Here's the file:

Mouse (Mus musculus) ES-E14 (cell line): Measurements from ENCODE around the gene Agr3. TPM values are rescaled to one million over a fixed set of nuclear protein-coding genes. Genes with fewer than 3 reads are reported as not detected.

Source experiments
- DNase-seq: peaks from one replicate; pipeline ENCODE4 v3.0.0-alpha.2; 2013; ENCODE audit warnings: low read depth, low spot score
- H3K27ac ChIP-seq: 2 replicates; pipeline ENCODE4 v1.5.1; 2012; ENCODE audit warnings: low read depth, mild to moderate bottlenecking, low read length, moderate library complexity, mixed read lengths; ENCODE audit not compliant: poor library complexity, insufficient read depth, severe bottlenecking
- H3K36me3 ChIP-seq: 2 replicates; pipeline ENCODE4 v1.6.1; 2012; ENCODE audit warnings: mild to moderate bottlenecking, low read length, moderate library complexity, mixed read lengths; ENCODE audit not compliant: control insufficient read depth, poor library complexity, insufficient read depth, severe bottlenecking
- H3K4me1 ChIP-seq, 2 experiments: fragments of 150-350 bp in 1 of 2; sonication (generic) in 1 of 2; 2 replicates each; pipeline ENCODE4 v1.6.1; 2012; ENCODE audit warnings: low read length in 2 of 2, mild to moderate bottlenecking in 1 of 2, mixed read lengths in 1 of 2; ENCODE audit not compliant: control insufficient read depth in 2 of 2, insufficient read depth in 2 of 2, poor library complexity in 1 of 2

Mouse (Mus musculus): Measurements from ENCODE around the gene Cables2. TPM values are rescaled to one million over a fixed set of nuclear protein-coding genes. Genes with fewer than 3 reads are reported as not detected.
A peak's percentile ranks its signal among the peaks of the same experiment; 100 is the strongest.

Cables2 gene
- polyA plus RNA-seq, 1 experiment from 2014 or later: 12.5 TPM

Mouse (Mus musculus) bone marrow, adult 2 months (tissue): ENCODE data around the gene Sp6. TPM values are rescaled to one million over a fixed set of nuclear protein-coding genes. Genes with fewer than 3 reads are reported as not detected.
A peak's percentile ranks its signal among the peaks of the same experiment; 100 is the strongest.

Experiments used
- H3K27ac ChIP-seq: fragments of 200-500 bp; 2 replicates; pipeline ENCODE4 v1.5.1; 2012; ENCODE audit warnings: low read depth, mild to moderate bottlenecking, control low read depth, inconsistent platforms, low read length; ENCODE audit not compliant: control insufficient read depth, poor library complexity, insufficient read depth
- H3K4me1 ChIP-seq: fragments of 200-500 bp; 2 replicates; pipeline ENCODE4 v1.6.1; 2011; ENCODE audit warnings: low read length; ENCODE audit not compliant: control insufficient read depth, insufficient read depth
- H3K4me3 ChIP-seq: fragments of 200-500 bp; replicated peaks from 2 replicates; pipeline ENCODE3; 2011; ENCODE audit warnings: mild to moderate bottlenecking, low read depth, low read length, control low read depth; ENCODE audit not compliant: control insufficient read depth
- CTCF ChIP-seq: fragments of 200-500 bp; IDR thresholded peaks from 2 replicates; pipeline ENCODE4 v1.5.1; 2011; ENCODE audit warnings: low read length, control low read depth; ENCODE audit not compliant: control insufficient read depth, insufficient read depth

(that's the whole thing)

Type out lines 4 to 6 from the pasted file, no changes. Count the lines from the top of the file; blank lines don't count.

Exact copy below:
- H3K27ac ChIP-seq: 2 replicates; pipeline ENCODE4 v1.5.1; 2012; ENCODE audit warnings: low read depth, mild to moderate bottlenecking, low read length, moderate library complexity, mixed read lengths; ENCODE audit not compliant: poor library complexity, insufficient read depth, severe bottlenecking
- H3K36me3 ChIP-seq: 2 replicates; pipeline ENCODE4 v1.6.1; 2012; ENCODE audit warnings: mild to moderate bottlenecking, low read length, moderate library complexity, mixed read lengths; ENCODE audit not compliant: control insufficient read depth, poor library complexity, insufficient read depth, severe bottlenecking
- H3K4me1 ChIP-seq, 2 experiments: fragments of 150-350 bp in 1 of 2; sonication (generic) in 1 of 2; 2 replicates each; pipeline ENCODE4 v1.6.1; 2012; ENCODE audit warnings: low read length in 2 of 2, mild to moderate bottlenecking in 1 of 2, mixed read lengths in 1 of 2; ENCODE audit not compliant: control insufficient read depth in 2 of 2, insufficient read depth in 2 of 2, poor library complexity in 1 of 2